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e-Journal

Lady Liberty (pp. 454–455)


Step 1. Questions

The Statue of Liberty was brought to the United States from France in the late 1800s. It was a shiny reddish-brown color. Now the Statue of Liberty is green. How did this change happen?

Summarize how the Statue of Liberty's color changed over time. You should research the process on the Internet and use the information on pages 454–455 of your textbook. Here are some questions to guide your research:
  • What material was the outside of the Statue of Liberty made of?
  • Why was that material chosen?
  • How did the Statue of Liberty change color over time?
Are you ready? Begin by visiting the Web sites listed in Step 2. Look for answers to the questions above. Write down what you learn in the note-taking boxes.

With teacher supervision, you may use search engines to research other Web sites. You also can research the Statue of Liberty at the library. When you are ready, follow Steps 3 and 4 to write your summary.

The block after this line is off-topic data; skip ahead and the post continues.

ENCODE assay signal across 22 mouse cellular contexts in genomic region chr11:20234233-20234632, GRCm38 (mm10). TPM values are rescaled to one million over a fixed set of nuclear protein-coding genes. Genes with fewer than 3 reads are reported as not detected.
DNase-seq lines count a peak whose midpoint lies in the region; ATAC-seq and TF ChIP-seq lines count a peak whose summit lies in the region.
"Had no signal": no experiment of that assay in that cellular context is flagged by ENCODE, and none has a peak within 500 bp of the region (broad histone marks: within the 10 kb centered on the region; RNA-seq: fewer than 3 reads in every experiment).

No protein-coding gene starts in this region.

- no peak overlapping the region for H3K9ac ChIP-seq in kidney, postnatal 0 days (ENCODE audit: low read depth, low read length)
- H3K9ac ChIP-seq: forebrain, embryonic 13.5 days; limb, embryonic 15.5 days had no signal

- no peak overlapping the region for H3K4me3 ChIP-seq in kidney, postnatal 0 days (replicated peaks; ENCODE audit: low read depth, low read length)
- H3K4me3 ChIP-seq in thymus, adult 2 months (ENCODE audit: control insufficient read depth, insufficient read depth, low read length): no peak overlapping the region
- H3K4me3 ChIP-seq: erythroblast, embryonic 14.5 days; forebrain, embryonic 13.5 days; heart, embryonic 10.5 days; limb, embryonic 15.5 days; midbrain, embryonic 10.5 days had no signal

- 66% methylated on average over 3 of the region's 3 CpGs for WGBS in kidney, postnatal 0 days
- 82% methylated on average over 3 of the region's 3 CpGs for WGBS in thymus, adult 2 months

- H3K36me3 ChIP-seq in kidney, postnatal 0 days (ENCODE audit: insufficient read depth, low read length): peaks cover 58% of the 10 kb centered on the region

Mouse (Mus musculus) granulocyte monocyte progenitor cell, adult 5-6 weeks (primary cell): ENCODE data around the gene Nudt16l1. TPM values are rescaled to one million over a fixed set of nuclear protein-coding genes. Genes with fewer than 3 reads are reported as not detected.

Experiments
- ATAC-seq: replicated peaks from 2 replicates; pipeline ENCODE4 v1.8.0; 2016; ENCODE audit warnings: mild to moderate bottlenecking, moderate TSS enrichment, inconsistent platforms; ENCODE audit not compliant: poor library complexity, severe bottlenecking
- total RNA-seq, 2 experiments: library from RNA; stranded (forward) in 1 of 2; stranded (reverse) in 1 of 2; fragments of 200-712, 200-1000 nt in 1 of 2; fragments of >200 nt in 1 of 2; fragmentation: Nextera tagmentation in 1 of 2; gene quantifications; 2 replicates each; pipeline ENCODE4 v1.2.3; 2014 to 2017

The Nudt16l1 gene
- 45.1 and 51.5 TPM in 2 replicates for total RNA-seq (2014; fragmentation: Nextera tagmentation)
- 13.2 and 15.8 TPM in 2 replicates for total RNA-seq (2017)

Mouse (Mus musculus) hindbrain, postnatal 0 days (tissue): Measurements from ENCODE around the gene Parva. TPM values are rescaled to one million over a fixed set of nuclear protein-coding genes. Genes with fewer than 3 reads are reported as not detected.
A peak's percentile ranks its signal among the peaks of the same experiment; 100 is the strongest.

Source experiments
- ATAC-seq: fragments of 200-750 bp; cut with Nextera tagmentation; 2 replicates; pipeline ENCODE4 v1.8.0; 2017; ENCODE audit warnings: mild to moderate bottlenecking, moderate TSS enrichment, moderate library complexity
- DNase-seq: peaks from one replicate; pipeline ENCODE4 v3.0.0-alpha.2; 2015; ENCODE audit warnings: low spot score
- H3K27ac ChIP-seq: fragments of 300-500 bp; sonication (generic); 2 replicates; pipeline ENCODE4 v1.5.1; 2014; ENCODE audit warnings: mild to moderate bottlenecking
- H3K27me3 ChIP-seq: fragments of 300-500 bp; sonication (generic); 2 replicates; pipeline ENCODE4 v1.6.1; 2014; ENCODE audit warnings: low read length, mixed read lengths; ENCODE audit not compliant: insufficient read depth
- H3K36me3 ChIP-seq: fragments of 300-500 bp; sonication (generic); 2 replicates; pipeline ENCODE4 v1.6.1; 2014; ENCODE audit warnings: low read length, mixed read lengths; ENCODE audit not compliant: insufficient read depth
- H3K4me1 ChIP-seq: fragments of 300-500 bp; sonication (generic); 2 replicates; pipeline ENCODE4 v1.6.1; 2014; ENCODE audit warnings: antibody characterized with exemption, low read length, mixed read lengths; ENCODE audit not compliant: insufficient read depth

Step 2. Research

Research answers to the questions you were asked in Step 1. Visit these Web sites. Take notes about them on this page, too!


Toolbox Tip: Click here to learn how to save the address of a Web page.


Gold's Glittery Rewards
Visit this Web page to learn why copper changes color but gold does not. Read about the patina on the Statue of Liberty. This Web page was created by Science News for Kids.
Take Notes:



Statue of Liberty National Monument
This Web page is part of the National Park Service's Web site for the Statue of Liberty. Read the first two questions and answers to learn about the changing color of Lady Liberty.
Take Notes:



The Statue of Liberty: Enduring and Beautiful
This Web page is provided by the Copper Development Association. Read to get the main idea. Why was copper a good material for the outer layer of the Statue of Liberty? Some parts of the statue have been fixed or replaced over time. However, the copper has stayed strong.
Take Notes:



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